Speaker 1: Yeah, that's a really interesting question. And one that I thought a lot about, especially now that it's many, many years in the past, but I think the reality is that I started out wanting to be an academic. And ultimately I realized that I wasn't right for me, even though there are aspects of it that I really loved, like teaching was my favorite thing. But knowing that, that wasn't going to be the end goal for me, I felt like I needed to figure the next thing. And it's pretty weird trying to go from academic to anything else because you have to be creative about how any of those skills and things that you've learned can translate into industry in any way. The transition that I made was around 2009, 2010, and in New York at the time, there was a very interesting nascent startup scene happening. So the biggest companies that had emerged in New York or Tumblr meetup and Etsy, there was this little company called Kickstarter.
Speaker 1: Not a ton of people knew about it, but they gained some very early traction. And I just happened to have moved to New York around the time that they needed to grow. I saw that they were looking for a community person and perhaps because it was not super well-defined area, it meant that someone like me coming from a not perfect match background, it was okay because you didn't have a ton of people who had previous community experience anyways. So it opened this window for me, where I felt like, okay, the list of things that Kickstarter's looking for, someone who can work with people who can help respond to messages from people who are interested in using Kickstarter, help organize events and get people together. I was like, I can do that. So I applied and it ended up working out, but again, it was a really unique moment in time in the industry where I just didn't have a ton of people with previous experience. So you had to look at different types of backgrounds and be open to that.
Speaker 3: Yeah. It sounds like community building, it was evolving. It was pretty new at the time. So how did you figure out what it means? How did you define it? How did you pave a path when not a lot of people had experience in it before
Speaker 1: It was for sure, a very messy process. I wish I could say, Oh, I just got merged and had this perfect definition. But the reality of it is those of us working in community at the time, walked into an area that needed definition. That definition was created by doing the job, figuring out all right, this feels like community. This thing that I'm right now. Okay. That's community in those early days, very often, especially in a startup environment, community was largely we need users or we have users and we need to help them. We need to figure out how to reach them, how to talk to them, how to learn from them, how to understand everything that they're experiencing as they go through our product experience. And that's not necessarily the core skillset that you're going to find in a product tech side, obviously that also has evolved. But at the time I think that's where the need for community came from. As a result, when people back in 2010 would have asked me what's community, what do you do? I would just say, Oh, me and my team, we just do everything. That's not actually coding the site. And for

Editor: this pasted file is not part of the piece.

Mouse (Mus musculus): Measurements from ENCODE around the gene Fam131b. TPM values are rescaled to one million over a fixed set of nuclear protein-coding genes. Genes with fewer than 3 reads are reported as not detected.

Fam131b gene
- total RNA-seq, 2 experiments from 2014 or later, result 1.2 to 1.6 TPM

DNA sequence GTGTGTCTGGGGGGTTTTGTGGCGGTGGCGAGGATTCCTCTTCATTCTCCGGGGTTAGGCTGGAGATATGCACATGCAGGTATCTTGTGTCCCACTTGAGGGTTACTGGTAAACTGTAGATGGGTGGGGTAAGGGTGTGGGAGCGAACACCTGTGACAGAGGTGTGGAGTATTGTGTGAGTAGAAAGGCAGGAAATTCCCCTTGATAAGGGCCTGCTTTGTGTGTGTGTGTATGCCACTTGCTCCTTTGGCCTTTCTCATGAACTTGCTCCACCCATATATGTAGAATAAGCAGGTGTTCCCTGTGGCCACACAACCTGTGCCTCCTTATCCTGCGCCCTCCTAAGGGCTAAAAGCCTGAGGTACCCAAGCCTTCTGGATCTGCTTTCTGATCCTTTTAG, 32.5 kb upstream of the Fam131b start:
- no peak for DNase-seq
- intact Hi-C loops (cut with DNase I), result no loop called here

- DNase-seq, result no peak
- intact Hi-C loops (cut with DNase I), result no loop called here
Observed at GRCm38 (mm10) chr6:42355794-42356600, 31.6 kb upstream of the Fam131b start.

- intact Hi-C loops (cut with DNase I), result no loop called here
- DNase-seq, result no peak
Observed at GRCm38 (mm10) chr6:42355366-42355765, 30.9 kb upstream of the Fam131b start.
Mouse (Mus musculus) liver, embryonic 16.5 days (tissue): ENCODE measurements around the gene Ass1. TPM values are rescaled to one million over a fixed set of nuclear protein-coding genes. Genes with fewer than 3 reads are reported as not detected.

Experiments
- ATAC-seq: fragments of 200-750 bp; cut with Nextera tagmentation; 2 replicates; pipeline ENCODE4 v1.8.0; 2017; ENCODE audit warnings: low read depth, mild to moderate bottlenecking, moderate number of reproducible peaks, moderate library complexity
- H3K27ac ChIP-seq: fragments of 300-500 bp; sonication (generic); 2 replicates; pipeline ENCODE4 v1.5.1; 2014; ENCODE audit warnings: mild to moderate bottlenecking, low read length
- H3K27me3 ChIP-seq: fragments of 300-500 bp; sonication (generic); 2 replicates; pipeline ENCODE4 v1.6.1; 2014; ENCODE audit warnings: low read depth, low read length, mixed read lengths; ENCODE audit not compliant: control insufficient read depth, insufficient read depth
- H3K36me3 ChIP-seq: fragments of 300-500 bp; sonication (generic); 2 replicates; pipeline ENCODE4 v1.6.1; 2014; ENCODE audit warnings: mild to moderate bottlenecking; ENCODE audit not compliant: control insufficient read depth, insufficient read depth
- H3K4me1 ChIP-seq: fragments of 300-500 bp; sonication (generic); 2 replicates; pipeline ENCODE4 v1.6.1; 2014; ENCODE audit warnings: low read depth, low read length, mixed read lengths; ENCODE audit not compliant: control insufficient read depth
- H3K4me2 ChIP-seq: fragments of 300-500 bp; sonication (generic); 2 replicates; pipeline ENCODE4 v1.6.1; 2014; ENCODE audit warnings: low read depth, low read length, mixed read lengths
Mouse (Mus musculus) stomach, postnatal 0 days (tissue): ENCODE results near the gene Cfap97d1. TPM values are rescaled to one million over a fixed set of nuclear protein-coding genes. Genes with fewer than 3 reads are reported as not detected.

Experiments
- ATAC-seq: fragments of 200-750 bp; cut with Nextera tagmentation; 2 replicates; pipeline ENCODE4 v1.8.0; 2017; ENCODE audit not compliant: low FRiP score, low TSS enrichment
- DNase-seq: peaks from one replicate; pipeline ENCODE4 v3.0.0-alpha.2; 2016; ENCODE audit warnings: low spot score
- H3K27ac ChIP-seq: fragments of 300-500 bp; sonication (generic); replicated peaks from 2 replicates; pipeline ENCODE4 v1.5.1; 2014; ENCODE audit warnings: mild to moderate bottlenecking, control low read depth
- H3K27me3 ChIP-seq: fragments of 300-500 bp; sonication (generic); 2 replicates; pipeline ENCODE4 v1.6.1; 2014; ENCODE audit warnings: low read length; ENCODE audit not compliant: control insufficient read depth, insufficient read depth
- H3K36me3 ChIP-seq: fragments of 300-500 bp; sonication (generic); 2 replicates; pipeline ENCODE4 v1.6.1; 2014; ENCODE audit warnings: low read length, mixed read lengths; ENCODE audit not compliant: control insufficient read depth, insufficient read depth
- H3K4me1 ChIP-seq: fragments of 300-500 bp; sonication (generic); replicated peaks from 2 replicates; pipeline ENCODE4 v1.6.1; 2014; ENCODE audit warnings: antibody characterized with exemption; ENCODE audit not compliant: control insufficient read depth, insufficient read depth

Speaker 3: While that was true. Yeah. So it was everything about understanding people meeting their needs. It sounds like you had a balanced product strategy, understanding users, customer success, everything.
Speaker 1: Yeah. Every week it was a little bit different. But at the end of the day, being responsible for the people, the customers, the users,
Speaker 3: How did you approach even starting to grow the community and spread the word, especially because Kickstarter was pretty new at the time,
Speaker 1: There was a horrible recession. This I'm sure everyone remembers. So a lot of people were thrown into a situation where they needed to figure out something else they needed to rethink what they were doing. Kind of make money, how to build businesses. And as a result, Kickstarter the service that we provided, the ability to take something creative, put it out there and just raise money from it from lots of different people in small amounts at the time, that was very, very new and very, very needed. So building community was really more about, we had a service that lots of people wanted and we had no shortage of demand from day one. When I came on, there were so many people interested in using Kickstarter that it was very hard to keep up with actually helping them get their projects up in life. The biggest challenge we had was how do we keep up with this demand? How do we make sure that we can evolve in scale with what we're seeing right now? Because at the time things were very manual. We didn't have a ton of great tools that we could lean on. So that was the biggest challenge. Not actually figuring out how to build the community. It was, Oh my gosh, there's a community that's here and waiting for us to help them.